Experience, Exclusivity, Excitement (The True Potential Of Limited Editions)
In my very first luxury book "The Luxury Formula" (2008) I described true Luxury as a "Piece of Art". Highly unique, exceptionally crafted, in its extreme only available in one piece world wide. And I could show that the value created simply skyrockets when luxury brands reach this extreme and create a highly desired piece.
Following this insight, limited editions are an amazing opportunity for companies to create interest, desire, improve their brand value and sell products at (significantly) higher price points. And this is where luxury can unleash its true potential: in Nonlinear pricing, which is one of the core competencies and services of Équité: with our tools we model the up-pricing potential of limited editions and develop creative solutions to achieve the exclusivity and uniqueness that is needed.
An interesting development that we observed is Porsche's recent creation of the Porsche Exclusive Manufaktur in-house workshop, that has the aim to develop very unique versions of Porsche cars for their clients, comparable with similar exclusivity departments of Ferrari, Rolls-Royce, etc. The workshop was launched with a limited edition of the iconic 911 Turbo S. The edition, called "Exclusive Series". It is limited to 500 pieces worldwide at a base price of roughly 260,000 Euro, about 50.000 Euro above the regular 911 Turbo S.
It features a special paint job ("Golden Yellow Metallic"), matching interior elements and carbon fiber applications inside and outside of the car. The detail of this specifically designed car would be very hard (or almost impossible) to match for individual customers through regular individualization (i.e. through combining options in Porsche's configurator). And by this, owners buy a very individual piece, of which they can be certain that just very few will exist in the world.
In our opinion Porsche does a lot of things right with this move:
- Unique pieces with focus on design and performance details
- Creating desire among the group of brand enthusiasts
- Collectible pieces, giving 911 owners a reason to buy additional cars
- Brand "storytelling" with strong (social) media buzz
- Adding experience and excitement to the overall brand
- Upselling at higher price points versus their "base" models
While many things seem right, we like to take a closer look with our expertise in brand equity. Our main focus is pricing: It's roughly 25% above the base, hence at a significant higher price point. Still it's attainable for many 911 Turbo S customers, so it may not seem too much out of reach and well inline with the pricing architecture of the 911. The craftsmanship to achieve the result of the Exclusive Edition goes far beyond regular "design tuning" with custom made pieces and significant individualization. What could Porsche have done differently?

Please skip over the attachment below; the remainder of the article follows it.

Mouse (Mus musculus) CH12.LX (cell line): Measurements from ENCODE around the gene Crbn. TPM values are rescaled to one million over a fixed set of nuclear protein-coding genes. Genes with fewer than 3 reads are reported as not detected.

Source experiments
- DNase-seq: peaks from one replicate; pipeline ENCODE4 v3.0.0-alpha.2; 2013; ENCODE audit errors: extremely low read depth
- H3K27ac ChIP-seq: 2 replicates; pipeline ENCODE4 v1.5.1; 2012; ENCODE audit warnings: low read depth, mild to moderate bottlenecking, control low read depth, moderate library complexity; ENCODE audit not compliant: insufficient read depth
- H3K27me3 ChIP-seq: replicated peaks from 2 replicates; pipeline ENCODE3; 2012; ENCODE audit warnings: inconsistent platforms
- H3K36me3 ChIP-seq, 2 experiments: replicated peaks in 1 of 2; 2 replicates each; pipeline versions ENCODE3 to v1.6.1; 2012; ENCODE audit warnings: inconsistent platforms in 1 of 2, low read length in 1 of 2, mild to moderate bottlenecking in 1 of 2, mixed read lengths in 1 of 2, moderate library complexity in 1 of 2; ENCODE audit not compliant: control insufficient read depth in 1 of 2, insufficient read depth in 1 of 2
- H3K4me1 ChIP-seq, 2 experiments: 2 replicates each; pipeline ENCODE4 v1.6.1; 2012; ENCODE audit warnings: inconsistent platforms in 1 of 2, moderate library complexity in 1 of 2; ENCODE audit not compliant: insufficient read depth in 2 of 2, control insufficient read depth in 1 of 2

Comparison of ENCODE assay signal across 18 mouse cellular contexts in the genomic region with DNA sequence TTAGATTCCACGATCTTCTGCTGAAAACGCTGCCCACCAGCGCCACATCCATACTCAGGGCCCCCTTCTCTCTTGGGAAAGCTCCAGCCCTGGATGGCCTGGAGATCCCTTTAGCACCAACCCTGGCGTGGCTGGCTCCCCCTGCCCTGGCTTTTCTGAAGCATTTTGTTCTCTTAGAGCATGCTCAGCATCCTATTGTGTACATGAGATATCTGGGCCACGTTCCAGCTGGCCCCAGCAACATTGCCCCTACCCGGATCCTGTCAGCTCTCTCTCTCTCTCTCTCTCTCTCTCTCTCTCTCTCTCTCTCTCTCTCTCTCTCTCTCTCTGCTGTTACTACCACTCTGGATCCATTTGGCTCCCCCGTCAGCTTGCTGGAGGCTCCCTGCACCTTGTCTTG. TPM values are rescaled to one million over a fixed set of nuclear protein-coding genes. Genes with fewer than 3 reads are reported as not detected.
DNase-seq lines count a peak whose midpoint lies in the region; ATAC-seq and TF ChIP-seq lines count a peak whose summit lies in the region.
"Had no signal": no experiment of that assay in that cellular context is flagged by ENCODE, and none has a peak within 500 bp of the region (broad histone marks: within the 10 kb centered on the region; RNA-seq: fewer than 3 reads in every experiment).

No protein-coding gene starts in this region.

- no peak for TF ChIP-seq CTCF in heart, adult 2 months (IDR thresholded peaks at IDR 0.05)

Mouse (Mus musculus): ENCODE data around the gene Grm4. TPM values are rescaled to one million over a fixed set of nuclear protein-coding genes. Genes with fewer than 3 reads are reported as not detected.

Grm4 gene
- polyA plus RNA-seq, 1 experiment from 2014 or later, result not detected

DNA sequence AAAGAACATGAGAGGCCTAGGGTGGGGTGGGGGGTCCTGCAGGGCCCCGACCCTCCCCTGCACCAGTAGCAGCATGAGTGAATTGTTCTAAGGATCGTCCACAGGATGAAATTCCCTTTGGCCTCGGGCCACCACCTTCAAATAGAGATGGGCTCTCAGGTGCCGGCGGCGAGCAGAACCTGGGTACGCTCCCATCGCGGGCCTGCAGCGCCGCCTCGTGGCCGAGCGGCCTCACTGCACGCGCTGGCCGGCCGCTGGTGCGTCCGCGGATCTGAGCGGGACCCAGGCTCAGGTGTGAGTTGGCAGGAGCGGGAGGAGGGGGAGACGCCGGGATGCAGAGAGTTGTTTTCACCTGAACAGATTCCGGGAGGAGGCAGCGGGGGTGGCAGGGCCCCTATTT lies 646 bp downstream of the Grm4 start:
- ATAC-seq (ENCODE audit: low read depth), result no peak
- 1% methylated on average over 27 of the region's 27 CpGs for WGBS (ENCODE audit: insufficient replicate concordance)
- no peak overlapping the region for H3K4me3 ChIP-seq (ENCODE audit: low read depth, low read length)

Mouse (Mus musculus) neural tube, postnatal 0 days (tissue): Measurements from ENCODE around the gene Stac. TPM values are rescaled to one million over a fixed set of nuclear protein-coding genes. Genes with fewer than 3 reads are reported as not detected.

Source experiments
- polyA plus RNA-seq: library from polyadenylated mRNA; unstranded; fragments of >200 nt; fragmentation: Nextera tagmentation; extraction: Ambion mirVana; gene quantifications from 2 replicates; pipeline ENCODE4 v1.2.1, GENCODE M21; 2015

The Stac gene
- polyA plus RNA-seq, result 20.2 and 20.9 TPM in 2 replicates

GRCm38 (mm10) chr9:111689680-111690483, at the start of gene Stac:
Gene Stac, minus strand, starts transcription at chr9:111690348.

There are indicators that the true pricing potential has not been fully exploited. One of the last 911 limited editions, the 911R, achieved aftermarket prices far beyond its original list price, hence collectors who bought the car had immediate and significant value gains. While many will argue that it is very good for the brand to have cars that create increasing value after the cars are sold, it is also a missed opportunity for pricing and profits. Lamborghini, for example was able to reach price deltas of 500-600% for similar alterations of base models. Far beyond the 25% of our example.
For sure it can be a strategy for a brand to under-price and by this create a reality of increasing prices over time, which in turn can draw consumers into the brand and help to give arguments for buying and collecting several cars. However, we would argue that the pricing appreciation is not only dependent on setting an attainable price point, but around desirability and exclusivity of the brand overall and the limited edition in particular. After a while the price will be forgotten, but the emotion and uniqueness of the limited piece will stay and even increase over time. And given that limited editions can be tremendous profit drivers for luxury brands, bold, non-linear pricing moves can offer tremendous profit opportunities.
But how can the right pricing strategy be defined? Tools like our Nonlinearity pricing model can help companies to identify the true pricing potential of their brand in the category they compete. And by this identify opportunities for pricing far beyond the base. In our opinion it's important to do a sound data-driven approach.
Our provocative take away for luxury brands in general is as follows: next time you develop a luxury limited edition and you plan to price it somewhat linear along your brand's pricing architecture (+10%-30%), consider that the price point may be too low, although you think it's already at a significant premium. It is well worth to explore nonlinear pricing for limited editions to realize the true potential of luxury.
Porsche is going in the right direction with its new workshop and exclusive limited editions. And with the 911 Turbo S Exclusive Series a very unique and amazingly crafted variation of the sports car icon was created. Future editions will show how much the up-pricing potential of luxury will be realized.